As the sun was setting, a three-year-old boy found a shiny object on the ground. It was a bullet shell, a reminder of the war that had forced him and his family to flee their home.
Not far from him, some women came out of their shelters made of colourful fabrics and wooden poles. A cheerful song was playing somewhere, but it did not match the mood of the people who had escaped from death and suffering in their homeland of Darfur, Sudan.
“They attacked us at night and killed anyone they saw,” said Zara Khan Umar, a refugee who now lives in Borota, a settlement in eastern Chad. “They targeted the men especially.”
She is one of more than 90,000 people who have crossed the border in recent weeks to seek safety from the violence that has erupted in Sudan. In mid-April, a power struggle between Sudan’s army chief, Abdel Fattah al-Burhan, and the leader of a militia group called the Rapid Support Forces (RSF), Mohamed Hamdan “Hemedti” Dagalo, turned into a war. The fighting has affected many cities in Darfur, a region that has been plagued by conflict for decades.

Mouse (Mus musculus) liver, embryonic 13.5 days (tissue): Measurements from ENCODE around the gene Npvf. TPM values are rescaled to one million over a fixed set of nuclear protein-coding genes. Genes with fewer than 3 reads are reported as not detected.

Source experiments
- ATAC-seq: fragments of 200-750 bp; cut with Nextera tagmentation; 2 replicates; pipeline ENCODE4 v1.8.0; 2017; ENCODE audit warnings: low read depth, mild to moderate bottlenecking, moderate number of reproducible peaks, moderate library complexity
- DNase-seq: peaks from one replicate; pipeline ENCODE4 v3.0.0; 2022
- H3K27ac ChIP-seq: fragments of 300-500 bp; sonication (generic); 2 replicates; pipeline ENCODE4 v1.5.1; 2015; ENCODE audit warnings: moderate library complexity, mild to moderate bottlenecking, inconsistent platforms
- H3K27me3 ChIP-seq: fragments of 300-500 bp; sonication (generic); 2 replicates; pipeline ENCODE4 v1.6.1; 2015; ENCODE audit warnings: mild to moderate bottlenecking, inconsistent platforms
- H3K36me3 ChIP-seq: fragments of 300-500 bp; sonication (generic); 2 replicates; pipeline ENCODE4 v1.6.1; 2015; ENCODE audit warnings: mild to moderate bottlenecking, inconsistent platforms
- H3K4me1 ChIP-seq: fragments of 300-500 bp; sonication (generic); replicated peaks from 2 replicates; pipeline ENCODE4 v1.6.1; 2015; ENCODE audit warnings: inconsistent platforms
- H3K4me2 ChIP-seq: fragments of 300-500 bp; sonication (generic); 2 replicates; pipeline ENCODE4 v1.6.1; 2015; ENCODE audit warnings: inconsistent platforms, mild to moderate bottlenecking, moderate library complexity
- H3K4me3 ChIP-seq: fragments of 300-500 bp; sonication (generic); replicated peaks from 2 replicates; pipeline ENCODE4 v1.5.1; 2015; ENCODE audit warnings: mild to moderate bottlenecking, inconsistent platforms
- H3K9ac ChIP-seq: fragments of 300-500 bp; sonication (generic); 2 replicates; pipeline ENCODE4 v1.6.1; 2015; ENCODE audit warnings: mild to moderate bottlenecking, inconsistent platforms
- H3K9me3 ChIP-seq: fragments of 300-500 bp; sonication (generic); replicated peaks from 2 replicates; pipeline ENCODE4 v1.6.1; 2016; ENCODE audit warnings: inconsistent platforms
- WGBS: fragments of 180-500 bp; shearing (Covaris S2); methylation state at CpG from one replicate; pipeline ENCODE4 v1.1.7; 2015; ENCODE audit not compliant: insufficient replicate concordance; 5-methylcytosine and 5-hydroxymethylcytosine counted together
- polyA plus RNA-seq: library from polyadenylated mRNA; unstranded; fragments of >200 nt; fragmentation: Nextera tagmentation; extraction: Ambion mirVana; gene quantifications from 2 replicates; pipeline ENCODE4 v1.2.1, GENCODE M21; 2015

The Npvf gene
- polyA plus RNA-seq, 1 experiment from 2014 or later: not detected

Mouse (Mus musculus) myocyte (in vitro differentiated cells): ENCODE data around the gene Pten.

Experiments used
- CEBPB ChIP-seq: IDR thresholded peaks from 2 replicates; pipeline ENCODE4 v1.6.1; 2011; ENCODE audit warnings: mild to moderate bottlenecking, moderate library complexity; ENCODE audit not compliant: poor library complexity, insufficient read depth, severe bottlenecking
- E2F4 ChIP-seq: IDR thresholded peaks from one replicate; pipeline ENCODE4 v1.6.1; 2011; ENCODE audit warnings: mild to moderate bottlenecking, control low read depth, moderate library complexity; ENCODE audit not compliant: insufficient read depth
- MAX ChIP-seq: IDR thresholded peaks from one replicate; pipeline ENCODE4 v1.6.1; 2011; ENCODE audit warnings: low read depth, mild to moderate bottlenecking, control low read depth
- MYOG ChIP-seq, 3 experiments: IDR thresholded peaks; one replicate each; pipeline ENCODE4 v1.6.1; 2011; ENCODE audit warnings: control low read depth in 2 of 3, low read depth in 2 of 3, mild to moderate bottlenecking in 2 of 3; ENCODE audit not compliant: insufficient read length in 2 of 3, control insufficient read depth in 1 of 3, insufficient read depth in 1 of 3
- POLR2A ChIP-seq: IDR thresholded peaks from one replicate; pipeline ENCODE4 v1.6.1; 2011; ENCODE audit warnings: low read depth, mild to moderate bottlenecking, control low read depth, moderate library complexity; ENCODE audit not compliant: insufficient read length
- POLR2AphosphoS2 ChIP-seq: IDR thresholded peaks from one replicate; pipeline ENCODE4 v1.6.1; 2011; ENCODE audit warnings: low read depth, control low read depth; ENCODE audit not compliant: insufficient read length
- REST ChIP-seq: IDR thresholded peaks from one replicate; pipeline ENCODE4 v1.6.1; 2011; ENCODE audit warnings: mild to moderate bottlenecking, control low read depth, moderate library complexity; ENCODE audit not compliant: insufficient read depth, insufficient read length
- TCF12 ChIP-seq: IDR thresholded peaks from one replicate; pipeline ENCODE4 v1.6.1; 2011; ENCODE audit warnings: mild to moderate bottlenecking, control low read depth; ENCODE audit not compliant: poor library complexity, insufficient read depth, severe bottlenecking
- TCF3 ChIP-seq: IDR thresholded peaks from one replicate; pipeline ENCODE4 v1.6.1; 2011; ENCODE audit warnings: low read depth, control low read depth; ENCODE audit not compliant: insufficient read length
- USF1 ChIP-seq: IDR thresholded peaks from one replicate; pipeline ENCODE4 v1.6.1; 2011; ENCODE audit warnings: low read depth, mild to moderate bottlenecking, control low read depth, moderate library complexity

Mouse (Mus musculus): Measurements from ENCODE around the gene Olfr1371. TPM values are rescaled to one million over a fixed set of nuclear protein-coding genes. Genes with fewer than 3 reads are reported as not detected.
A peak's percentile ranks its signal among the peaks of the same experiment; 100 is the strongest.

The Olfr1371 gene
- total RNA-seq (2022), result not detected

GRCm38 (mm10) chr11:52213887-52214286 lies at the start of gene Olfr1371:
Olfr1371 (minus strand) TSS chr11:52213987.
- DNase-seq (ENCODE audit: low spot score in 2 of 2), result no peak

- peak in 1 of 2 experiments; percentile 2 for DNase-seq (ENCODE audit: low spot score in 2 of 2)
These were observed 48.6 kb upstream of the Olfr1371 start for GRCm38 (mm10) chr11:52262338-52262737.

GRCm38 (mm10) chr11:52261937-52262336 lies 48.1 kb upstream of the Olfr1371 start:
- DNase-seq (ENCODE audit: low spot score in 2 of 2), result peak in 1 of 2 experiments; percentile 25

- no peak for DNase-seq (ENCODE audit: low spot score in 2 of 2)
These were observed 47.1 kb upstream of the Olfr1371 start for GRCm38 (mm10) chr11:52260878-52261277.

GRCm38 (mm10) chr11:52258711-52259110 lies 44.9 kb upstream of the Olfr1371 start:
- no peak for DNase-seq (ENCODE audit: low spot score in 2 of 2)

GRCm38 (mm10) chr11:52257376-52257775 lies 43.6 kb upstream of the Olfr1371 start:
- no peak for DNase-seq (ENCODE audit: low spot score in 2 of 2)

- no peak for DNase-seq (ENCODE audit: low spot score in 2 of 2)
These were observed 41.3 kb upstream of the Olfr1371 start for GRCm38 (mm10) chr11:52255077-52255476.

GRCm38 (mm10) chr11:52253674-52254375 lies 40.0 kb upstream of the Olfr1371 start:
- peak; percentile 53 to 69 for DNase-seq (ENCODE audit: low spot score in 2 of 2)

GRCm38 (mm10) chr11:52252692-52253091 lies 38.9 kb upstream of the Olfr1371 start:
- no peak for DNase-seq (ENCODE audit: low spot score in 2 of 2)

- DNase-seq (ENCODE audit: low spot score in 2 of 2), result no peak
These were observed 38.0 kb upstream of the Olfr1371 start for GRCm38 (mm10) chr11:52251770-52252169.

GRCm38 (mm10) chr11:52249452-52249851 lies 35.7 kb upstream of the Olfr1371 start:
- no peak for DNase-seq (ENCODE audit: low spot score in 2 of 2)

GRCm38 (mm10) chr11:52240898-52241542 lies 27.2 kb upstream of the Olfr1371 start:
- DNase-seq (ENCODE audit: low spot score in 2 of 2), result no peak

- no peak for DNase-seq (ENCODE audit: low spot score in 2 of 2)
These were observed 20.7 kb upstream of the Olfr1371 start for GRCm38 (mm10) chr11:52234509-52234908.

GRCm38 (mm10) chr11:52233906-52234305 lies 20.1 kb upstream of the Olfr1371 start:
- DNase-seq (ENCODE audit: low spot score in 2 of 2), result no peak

The violence has also reignited old tensions between Arab and non-Arab communities, leading to brutal attacks on civilians by armed groups. Many witnesses and survivors said they saw houses being looted, hospitals being raided, and neighbourhoods being burned down in different parts of Darfur.
Because of a communications blackout imposed by the government, it is hard to verify what is happening in Darfur, but Al Jazeera spoke to several refugees at Borota who shared similar stories of horror and despair.
Most of the refugees here are women and children who ran away from Konga Haraza, a town that was abandoned by local authorities – some said they were soldiers; others said they were police – in early May. Without any protection, the town was invaded by Arab gunmen who killed many residents, mostly men, according to refugees and aid workers.
Some people from the Masalit ethnic group tried to defend themselves against the attackers, but they were outnumbered and outgunned, refugees said. They added that most men stayed behind to fight or protect their land.
But as the war continues, more refugees arrive at Borota from Konga Haraza, bringing news of their relatives who are still there. Last week, Umar learned that one of her five children was injured. “Is he alive or dead now? I don’t know,” she said with a grim expression.
Salma Hisen Hasan does not have to wonder anymore. She found out yesterday that her husband was shot dead in el-Geneina, the capital of West Darfur state.
“I couldn’t sleep last night,” the 35-year-old said softly. “I kept looking for him on both sides of me,” she added, sitting in the dark inside her shelter, wearing a white veil.